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γ-Glutamyltransferase in Hypernephroma

Lisa J. Cardo, MD
JAMA. 1991;265(14):1825-1826. doi:10.1001/jama.1991.03460140053017.
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To the Editor. —  Renal cell carcinoma is known to be associated with reversible hepatic dysfunction accompanied by hepatosplenomegaly in the absence of metastatic disease to the liver or spleen.1,2 The syndrome has been reported to cause elevations in the levels of serum alkaline phosphatase, serum bilirubin, aspartate aminotransferase, alanine aminotransferase, and serum L-lactate dehydrogenase. A patient recently presented with the syndrome and elevation of the serum γ-glutamyl-transferase (GGT) level, a test that was introduced subsequent to previously reported cases.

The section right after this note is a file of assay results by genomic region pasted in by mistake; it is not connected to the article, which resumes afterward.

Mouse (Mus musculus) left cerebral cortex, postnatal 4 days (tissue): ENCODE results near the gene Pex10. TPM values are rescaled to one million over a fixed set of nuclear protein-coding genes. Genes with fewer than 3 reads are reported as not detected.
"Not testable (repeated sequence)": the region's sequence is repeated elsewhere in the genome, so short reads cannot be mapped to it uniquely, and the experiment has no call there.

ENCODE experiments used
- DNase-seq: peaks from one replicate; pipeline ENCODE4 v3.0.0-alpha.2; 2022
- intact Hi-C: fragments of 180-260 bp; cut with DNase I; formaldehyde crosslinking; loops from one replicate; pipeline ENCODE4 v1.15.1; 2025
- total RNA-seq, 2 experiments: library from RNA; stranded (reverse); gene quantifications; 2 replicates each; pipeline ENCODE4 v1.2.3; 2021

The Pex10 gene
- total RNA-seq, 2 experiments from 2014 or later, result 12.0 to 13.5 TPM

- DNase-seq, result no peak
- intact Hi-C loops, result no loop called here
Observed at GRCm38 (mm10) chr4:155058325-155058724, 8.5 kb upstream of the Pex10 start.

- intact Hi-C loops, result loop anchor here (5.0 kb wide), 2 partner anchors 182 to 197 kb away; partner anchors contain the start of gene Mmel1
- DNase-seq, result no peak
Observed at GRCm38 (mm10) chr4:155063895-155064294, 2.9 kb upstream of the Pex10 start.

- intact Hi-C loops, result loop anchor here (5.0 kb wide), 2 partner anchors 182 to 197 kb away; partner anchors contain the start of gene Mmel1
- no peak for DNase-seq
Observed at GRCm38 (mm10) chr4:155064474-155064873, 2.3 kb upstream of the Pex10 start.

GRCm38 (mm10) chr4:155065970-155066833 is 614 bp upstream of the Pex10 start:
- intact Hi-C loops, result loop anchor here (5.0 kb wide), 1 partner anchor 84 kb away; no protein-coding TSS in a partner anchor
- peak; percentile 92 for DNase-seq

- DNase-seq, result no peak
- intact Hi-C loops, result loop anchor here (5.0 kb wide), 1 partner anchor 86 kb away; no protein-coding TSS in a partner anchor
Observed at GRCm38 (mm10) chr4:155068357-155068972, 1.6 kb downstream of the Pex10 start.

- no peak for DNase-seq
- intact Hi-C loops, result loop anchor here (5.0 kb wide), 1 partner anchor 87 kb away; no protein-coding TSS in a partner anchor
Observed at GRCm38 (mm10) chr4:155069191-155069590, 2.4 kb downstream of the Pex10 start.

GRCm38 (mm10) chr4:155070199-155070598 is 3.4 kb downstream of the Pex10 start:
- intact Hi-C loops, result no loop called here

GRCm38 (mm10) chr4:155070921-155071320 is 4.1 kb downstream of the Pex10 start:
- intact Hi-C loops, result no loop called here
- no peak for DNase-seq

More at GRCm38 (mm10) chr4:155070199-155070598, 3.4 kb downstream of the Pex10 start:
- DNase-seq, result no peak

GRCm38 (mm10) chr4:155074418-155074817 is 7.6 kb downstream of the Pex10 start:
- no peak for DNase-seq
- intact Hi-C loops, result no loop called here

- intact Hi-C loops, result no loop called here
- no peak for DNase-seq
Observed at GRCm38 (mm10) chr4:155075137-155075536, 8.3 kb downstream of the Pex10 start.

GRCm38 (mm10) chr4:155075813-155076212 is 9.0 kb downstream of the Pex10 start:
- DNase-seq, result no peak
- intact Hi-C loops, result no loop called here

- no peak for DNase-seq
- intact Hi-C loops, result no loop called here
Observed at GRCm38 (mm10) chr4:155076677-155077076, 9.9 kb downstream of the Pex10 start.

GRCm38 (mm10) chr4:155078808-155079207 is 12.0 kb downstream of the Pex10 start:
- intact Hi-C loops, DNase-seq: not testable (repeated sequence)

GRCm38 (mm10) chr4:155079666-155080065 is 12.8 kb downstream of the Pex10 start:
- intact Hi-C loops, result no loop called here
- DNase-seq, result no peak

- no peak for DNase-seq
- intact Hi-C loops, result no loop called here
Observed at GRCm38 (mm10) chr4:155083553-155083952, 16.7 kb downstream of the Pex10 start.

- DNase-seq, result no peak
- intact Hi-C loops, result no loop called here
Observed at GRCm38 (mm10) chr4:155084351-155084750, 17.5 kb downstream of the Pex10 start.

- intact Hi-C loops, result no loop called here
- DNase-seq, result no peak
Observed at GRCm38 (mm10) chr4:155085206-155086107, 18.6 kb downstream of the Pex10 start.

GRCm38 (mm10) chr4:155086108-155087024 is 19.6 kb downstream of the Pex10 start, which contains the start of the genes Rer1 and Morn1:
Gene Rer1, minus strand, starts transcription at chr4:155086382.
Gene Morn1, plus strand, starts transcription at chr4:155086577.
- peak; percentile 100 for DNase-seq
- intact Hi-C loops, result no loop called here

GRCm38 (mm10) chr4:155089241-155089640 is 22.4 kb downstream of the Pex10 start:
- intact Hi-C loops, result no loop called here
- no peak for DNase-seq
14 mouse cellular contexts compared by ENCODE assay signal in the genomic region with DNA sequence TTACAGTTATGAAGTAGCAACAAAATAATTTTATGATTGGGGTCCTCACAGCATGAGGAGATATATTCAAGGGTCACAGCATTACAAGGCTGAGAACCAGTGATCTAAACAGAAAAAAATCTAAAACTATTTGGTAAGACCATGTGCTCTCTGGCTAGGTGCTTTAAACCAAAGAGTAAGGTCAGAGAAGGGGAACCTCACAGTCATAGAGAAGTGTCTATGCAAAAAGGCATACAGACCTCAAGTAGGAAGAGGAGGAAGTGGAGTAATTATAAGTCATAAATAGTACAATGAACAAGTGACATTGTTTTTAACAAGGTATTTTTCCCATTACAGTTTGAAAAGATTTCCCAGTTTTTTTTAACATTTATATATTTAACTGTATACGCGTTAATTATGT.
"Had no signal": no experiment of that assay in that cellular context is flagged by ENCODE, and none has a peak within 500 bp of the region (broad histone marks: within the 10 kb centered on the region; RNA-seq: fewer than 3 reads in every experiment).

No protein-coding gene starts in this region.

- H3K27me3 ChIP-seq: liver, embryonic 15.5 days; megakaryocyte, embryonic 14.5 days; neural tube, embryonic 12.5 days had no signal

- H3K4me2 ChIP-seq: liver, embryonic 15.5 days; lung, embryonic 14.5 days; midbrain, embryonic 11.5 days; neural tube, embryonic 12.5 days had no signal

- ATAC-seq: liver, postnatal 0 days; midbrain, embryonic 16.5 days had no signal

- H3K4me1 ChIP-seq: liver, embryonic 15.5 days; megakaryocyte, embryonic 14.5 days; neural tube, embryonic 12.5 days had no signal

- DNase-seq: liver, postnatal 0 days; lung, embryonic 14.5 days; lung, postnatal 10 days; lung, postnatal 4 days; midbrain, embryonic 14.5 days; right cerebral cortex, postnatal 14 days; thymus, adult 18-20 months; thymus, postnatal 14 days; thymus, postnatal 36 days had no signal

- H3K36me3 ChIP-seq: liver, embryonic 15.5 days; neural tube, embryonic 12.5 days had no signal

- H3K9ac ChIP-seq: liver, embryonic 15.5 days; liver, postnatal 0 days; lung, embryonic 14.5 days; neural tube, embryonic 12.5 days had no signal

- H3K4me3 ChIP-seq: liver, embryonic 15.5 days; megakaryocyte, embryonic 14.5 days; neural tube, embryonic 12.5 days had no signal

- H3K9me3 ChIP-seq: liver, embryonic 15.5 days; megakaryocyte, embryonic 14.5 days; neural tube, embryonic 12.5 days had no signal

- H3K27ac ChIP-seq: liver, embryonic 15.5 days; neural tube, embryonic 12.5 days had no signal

Report of a Case.—  A 69-year-old woman with a history (18 years ago) of renal cell carcinoma and left nephrectomy came to the emergency department complaining of severe epigastric pain, weight loss, and early satiety. There was no history of alcohol abuse, drug or medication use, blood transfusion, or recent travel. Physical examination revealed an epigastric mass and splenomegaly. Serum chemistry values were as follows: L-lactate dehydrogenase, 375 U/L;

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